No matter how old I get, the start of school is still one of my favorite times of year. It’s definitely the Hermione Granger in me, but nothing delights me more than that moment when I’ve registered for a new semester of classes and a perfectly arranged timetable appears in my student account. Returning to my campus for senior year means perks like a short walk to get iced coffee and little bumps such as the Internet not connecting in my townhouse.
However, I kicked off Wednesday morning with a visit to the IT office, so now I should have Internet access despite my location – which means more opportunities to find things for a News Worthy post!
I’ve only seen the first Bridget Jones film and have failed in trying to read the book, but watching the Bridget Jones’s Baby trailer just makes me so happy. I think the presence of Queen Emma Thompson has a lot to do with it – the X Factor joke gets me every time. This New York Times interview touches upon Renee Zellweger’s battle with the media about her break from Hollywood and the intense scrutiny over her looks. This has definitely been mentioned before on my blog, but I think the world sometimes forgets that older age doesn’t necessarily mean you have everything figured out. Zellweger recognized that and stepped away from acting to reevaluate her career path, and I admire her for having that strength to take a break.
When did you realize that you wanted out of the Hollywood circuit?
Zellweger: One of the things that I learned is that I didn’t know how to establish a healthy balance. I felt an obligation to say yes, whenever I was asked to do something on behalf of my work. And the years go by, and your family and friends understand that you have responsibilities, but they’re going to have the barbecue anyway, and the wedding anyway, and the baby’s having a birthday anyway. I just missed out on a lot of things. I needed to stop so I could reassess and figure out how to allow for myself in my own life. I needed to grow as a person in ways that didn’t revolve around my work.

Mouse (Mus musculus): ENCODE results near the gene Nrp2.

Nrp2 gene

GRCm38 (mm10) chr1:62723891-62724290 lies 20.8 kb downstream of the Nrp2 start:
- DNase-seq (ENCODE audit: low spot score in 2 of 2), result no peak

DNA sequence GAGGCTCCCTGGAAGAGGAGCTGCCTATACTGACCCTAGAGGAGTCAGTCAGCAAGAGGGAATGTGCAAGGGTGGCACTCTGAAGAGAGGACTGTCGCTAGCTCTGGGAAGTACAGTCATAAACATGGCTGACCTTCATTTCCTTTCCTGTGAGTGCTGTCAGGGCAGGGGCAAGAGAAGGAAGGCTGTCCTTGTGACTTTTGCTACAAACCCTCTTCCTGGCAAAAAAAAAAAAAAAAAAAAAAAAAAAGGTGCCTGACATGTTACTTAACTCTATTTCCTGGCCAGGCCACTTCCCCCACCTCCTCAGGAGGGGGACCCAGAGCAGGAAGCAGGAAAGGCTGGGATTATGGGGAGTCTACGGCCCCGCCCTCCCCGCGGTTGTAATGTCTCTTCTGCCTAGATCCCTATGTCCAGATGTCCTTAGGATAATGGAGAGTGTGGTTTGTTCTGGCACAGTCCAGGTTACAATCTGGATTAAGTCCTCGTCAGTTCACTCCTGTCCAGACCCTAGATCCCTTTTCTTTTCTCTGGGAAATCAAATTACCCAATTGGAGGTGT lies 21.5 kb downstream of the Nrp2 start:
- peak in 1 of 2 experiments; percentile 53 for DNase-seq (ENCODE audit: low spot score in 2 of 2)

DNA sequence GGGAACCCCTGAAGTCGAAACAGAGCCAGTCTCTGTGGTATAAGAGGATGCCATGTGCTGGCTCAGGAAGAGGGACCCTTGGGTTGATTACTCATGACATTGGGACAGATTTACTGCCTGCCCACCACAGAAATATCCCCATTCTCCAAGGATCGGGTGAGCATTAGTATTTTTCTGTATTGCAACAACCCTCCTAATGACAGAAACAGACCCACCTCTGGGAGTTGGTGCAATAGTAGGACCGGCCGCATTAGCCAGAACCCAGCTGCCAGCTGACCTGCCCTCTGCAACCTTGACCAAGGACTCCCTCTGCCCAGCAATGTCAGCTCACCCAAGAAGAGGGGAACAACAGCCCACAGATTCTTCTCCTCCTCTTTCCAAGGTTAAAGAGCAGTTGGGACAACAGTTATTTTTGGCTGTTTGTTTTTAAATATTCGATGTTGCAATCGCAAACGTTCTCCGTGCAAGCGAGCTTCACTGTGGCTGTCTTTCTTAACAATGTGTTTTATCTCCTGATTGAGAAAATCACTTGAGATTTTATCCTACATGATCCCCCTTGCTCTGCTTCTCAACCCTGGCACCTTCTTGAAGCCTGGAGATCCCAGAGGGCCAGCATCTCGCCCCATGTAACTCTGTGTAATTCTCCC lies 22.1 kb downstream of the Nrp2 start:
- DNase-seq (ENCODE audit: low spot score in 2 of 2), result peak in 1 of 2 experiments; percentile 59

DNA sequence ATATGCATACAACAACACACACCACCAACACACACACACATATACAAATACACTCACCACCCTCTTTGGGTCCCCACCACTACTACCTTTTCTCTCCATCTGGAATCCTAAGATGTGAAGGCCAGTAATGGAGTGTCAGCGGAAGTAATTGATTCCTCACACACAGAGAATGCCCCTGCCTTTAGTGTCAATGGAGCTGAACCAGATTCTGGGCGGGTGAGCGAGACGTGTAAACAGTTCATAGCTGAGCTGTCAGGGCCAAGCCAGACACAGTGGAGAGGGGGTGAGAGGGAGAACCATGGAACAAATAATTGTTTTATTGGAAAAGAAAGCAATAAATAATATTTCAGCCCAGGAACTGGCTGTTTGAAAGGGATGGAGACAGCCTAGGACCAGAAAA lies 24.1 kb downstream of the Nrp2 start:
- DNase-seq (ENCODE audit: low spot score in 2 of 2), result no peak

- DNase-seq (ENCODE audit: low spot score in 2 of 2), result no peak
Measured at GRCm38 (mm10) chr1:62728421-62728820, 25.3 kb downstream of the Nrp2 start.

At this point in my life, I hugely identify as someone who has certain, somewhat lofty career goals in mind and is trying to do all she can to attain them. That’s a reason why I write this blog. It’s why I’ve had at least one internship position consistently since May 2015. I easily see myself as being very career-driven once I graduate in May, but seeing the above quote reminded me how important it is to be aware of a balance between professional and personal.
Lin-Manuel Miranda tweeted a link to a GQ profile of his Hamilton replacement, Javier Munoz. This profile…wow. I was so moved by it that I promptly looked up everything else that the writer, Taffy Brodesser-Akner, had published. Needless to say, she is my new career inspiration. Do yourself a favor and read something of hers. You’re bound to find a piece that you relate to somehow. Her profiles are probably my favorite work of hers, because that’s the kind of writing I’d love to do professionally someday.
Below is an excerpt from the end of the article:
The human brain cannot keep on encountering and surmounting such things, and so each time, to survive, you become another person. And each night on stage you die again and you take a bow and you find out who you are again, because now you know what it is to live.